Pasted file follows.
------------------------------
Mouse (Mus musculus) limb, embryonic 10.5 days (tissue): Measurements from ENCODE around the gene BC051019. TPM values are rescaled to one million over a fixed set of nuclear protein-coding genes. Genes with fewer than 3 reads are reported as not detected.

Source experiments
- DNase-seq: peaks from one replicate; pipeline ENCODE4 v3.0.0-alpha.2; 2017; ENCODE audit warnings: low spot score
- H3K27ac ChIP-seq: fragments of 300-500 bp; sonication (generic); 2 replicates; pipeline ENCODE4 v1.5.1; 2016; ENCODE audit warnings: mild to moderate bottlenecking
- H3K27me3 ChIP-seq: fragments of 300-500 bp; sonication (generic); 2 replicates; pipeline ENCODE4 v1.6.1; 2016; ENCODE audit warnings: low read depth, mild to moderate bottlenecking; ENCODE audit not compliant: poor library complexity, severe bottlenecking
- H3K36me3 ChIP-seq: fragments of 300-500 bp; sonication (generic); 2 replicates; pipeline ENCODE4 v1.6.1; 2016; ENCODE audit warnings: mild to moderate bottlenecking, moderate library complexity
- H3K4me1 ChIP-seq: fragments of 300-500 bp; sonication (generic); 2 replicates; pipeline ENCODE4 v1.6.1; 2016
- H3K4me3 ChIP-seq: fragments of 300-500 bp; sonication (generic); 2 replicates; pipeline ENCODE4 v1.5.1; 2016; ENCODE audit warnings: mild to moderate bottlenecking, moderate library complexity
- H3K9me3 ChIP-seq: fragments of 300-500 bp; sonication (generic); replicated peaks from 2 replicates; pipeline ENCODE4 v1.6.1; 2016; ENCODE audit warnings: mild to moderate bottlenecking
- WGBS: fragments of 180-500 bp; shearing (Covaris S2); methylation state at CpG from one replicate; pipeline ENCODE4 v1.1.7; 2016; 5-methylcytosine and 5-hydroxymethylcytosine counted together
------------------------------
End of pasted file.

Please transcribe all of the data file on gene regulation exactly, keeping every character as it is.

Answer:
Mouse (Mus musculus) limb, embryonic 10.5 days (tissue): Measurements from ENCODE around the gene BC051019. TPM values are rescaled to one million over a fixed set of nuclear protein-coding genes. Genes with fewer than 3 reads are reported as not detected.

Source experiments
- DNase-seq: peaks from one replicate; pipeline ENCODE4 v3.0.0-alpha.2; 2017; ENCODE audit warnings: low spot score
- H3K27ac ChIP-seq: fragments of 300-500 bp; sonication (generic); 2 replicates; pipeline ENCODE4 v1.5.1; 2016; ENCODE audit warnings: mild to moderate bottlenecking
- H3K27me3 ChIP-seq: fragments of 300-500 bp; sonication (generic); 2 replicates; pipeline ENCODE4 v1.6.1; 2016; ENCODE audit warnings: low read depth, mild to moderate bottlenecking; ENCODE audit not compliant: poor library complexity, severe bottlenecking
- H3K36me3 ChIP-seq: fragments of 300-500 bp; sonication (generic); 2 replicates; pipeline ENCODE4 v1.6.1; 2016; ENCODE audit warnings: mild to moderate bottlenecking, moderate library complexity
- H3K4me1 ChIP-seq: fragments of 300-500 bp; sonication (generic); 2 replicates; pipeline ENCODE4 v1.6.1; 2016
- H3K4me3 ChIP-seq: fragments of 300-500 bp; sonication (generic); 2 replicates; pipeline ENCODE4 v1.5.1; 2016; ENCODE audit warnings: mild to moderate bottlenecking, moderate library complexity
- H3K9me3 ChIP-seq: fragments of 300-500 bp; sonication (generic); replicated peaks from 2 replicates; pipeline ENCODE4 v1.6.1; 2016; ENCODE audit warnings: mild to moderate bottlenecking
- WGBS: fragments of 180-500 bp; shearing (Covaris S2); methylation state at CpG from one replicate; pipeline ENCODE4 v1.1.7; 2016; 5-methylcytosine and 5-hydroxymethylcytosine counted together